Court name
Commercial Court of Uganda
Case number
Civil Suit 651 of 2013
Judgment date
31 May 2018
Title

Nafuuma v Kijjambu (Civil Suit 651 of 2013) [2018] UGCommC 74 (31 May 2018);

Cite this case
[2018] UGCommC 74

THE REPUBLIC OF UGANDA

IN THE HIGH COURT OF UGANDA

[COMMERCIAL COURT]

CIVIL SUIT No. 651 OF 2013

ROSE NANFUUMA MUYIISA :::::::::::::::::::::::::::::::::::::::::::: PLAINITFF

VERSUS

RUTH KIJJAMBU :::::::::::::::::::::::::::::::::::::::::::::::::::::::::::::: DEFEDANT

BEFORE: HON. MR. JUSTICE B. KAINAMURA

JUDGEMENT

The plaintiff brought this action against the defendant seeking for the recovery of her Motor Vehicle Isuzu Forward, Model 1991, Registration No. UAM 412F or for its present market value from the defendant, special damages for the wrongful detention of her vehicle and loss of earnings of the vehicle, general damages for detinue or conversion, interest and costs of the suit.

The brief facts of the case are that the defendant without any color of right detained the plaintiff’s vehicle in un specified place where she allegedly kept it in some unsafe place and has remained adamant to the plaintiff’s repeated pleas and requests to have the vehicle released.

It was the plaintiffs case that the defendant ought to have known that the vehicle had previously been pledged as collateral with Ugafode Microfinance Limited and that it’s continual detention was prejudicial to the loan repayment schedule.

In her defence, the defendant averred that she sold the suit vehicle and used the proceeds of UGX 8,000,000/= to partially offset the plaintiffs loan leaving a balance of UGX 31,139,229 which she is currently servicing.

The defendant counter claimed against the plaintiff seeking a payment of the sum of UGX 31,139,229/= that remained due and owing to Centenary Bank, general and punitive damages.  

The brief facts in the counter claim are that, the counter claimant gave powers of attorney to the plaintiff to pledge her land comprised in Kyadondo Block 232, plot 1047 at Namugongo, Wakiso district at Centenary Rural Development Bank (CERUDEB) to obtain credit for the plaintiffs business.

That the plaintiff was advanced UGX 25,000,000/= by CERUDEB of which the plaintiff failed and neglected to service. The bank moved to sell defendants property valued UGX 150,000,000/= to recover the loan which made the defendant to file a suit against the plaintiff and Centenary Bank. A consent decree was obtained wherein the plaintiff was to pay balance of the decretal sum to Centenary Bank.

That earlier before the consent decree was obtained, both parties in the suit entered into a Memorandum of Understanding where the plaintiff was to pay UGX 9,500,000 as arrears by 19th October 2012 and in default, the defendant was to attach and sale without recourse to court, the plaintiff’s motor vehicle Reg. No UAM 412F to use the proceeds of the sale to pay part of the outstanding plaintiffs loan owed to M/S Centenary Bank.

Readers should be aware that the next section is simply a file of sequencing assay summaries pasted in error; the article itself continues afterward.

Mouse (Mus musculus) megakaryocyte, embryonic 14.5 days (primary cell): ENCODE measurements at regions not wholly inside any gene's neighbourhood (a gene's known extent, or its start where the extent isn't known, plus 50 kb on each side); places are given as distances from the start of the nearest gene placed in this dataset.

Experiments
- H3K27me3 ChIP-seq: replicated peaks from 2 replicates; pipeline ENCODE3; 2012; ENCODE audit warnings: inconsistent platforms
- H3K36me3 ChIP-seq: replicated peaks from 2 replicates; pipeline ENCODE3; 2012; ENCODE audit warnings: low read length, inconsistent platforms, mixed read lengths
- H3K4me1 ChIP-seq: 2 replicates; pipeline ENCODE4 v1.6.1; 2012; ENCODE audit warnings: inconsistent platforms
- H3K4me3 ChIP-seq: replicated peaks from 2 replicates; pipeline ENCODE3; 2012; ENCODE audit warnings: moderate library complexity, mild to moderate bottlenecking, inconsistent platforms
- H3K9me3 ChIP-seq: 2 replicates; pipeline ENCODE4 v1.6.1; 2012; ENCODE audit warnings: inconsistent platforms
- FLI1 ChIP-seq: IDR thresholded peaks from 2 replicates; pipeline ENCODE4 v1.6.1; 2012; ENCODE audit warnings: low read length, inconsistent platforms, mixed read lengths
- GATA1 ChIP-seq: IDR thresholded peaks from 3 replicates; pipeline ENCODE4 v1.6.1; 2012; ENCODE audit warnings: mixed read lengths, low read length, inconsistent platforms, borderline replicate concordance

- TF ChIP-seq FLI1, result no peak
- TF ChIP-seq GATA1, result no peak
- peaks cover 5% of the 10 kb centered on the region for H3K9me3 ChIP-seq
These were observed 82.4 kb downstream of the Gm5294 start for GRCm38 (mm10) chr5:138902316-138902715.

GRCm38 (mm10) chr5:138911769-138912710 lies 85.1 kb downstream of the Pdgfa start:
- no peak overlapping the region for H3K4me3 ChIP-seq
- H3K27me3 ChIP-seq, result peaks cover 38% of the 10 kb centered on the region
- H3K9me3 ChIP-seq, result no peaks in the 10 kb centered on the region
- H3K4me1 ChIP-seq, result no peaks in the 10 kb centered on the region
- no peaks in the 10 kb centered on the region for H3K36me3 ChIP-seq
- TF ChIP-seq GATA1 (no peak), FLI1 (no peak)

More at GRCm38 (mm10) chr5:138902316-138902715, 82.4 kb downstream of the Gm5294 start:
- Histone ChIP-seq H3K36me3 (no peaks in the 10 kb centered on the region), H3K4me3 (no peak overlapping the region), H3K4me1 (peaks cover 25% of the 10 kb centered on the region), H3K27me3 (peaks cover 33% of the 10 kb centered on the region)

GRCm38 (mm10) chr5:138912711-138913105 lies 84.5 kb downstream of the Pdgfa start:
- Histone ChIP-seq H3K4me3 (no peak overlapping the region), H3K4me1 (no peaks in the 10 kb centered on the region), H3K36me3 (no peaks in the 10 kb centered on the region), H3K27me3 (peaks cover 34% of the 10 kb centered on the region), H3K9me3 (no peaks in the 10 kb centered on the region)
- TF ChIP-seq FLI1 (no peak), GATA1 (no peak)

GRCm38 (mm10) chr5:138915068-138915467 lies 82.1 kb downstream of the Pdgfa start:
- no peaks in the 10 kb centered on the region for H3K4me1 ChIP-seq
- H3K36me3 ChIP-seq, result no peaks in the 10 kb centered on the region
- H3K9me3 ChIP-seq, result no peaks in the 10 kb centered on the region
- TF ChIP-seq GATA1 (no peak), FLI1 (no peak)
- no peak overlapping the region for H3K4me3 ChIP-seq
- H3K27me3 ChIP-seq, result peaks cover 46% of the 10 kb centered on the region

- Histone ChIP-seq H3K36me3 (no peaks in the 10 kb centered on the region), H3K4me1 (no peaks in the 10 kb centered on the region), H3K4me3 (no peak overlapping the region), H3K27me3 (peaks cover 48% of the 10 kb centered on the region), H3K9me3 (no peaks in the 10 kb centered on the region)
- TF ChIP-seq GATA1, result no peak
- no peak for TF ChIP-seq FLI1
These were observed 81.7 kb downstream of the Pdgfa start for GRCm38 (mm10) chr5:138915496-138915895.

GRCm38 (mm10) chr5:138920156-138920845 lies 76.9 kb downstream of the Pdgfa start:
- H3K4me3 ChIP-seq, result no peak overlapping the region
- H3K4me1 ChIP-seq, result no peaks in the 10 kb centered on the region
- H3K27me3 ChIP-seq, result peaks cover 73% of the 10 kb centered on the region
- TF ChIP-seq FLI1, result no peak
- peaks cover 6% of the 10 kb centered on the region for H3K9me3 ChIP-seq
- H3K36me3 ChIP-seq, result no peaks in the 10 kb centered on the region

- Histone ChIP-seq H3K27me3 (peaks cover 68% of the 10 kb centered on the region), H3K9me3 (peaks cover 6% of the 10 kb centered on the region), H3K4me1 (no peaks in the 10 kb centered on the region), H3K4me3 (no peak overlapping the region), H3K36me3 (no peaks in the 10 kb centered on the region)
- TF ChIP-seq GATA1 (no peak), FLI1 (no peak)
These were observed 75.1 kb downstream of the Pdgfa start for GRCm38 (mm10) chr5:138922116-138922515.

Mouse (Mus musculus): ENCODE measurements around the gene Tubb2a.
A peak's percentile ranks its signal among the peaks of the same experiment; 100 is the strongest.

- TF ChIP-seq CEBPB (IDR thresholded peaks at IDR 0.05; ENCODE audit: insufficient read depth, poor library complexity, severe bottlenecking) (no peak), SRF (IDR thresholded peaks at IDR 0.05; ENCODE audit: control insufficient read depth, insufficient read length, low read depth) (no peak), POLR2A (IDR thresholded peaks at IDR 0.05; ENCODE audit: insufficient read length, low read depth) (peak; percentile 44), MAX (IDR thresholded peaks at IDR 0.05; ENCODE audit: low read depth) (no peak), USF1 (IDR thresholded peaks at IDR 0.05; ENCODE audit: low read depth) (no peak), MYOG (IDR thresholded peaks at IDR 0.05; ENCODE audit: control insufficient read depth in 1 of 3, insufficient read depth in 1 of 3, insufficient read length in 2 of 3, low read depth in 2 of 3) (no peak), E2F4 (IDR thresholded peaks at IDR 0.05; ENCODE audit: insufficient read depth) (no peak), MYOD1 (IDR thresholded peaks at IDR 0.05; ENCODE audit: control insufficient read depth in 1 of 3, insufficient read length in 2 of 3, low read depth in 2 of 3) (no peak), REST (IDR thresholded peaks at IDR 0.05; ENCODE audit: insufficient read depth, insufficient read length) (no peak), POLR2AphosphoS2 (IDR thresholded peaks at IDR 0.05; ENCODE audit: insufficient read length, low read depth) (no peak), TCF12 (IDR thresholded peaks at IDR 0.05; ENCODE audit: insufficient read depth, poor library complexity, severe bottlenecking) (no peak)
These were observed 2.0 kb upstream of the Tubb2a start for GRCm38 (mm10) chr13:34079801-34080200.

That the counter defendant/plaintiff filed a Bankruptcy Petition which stayed the execution. The counter defendant/plaintiff was given a period of six months within which to pay the decretal balance of UGX 22,639,229 /=.

That the counter claimant/defendant has since serviced the plaintiff/counter defendant’s loan and continues to do so without the assistance of the counter defendant.

In reply to the counter claim, the counter defendant contended that the decree holder in Civil Suit No. 489 of 2012 is Centenary Bank against both the counter defendant and the counter plaintiff and as such the counter plaintiff has no decree to enforce.

The counter defendant further averred that the said authorised sell of the motor vehicle and any purported sale was illegal and contrary to law.  And further that the counter claimant already compromised herself in the Civil Suit No. 489 of 2012 and she cannot now be seen to claim these sums from the counter defendant.

The agreed issues for determination were.

  1. Whether the plaintiff was coerced into signing the impugned memorandum of understanding.
  2. Whether the sale of the suit vehicle was proper
  3. Whether the defendant owes the plaintiff any money
  4. Whether the plaintiff is indebted to the defendant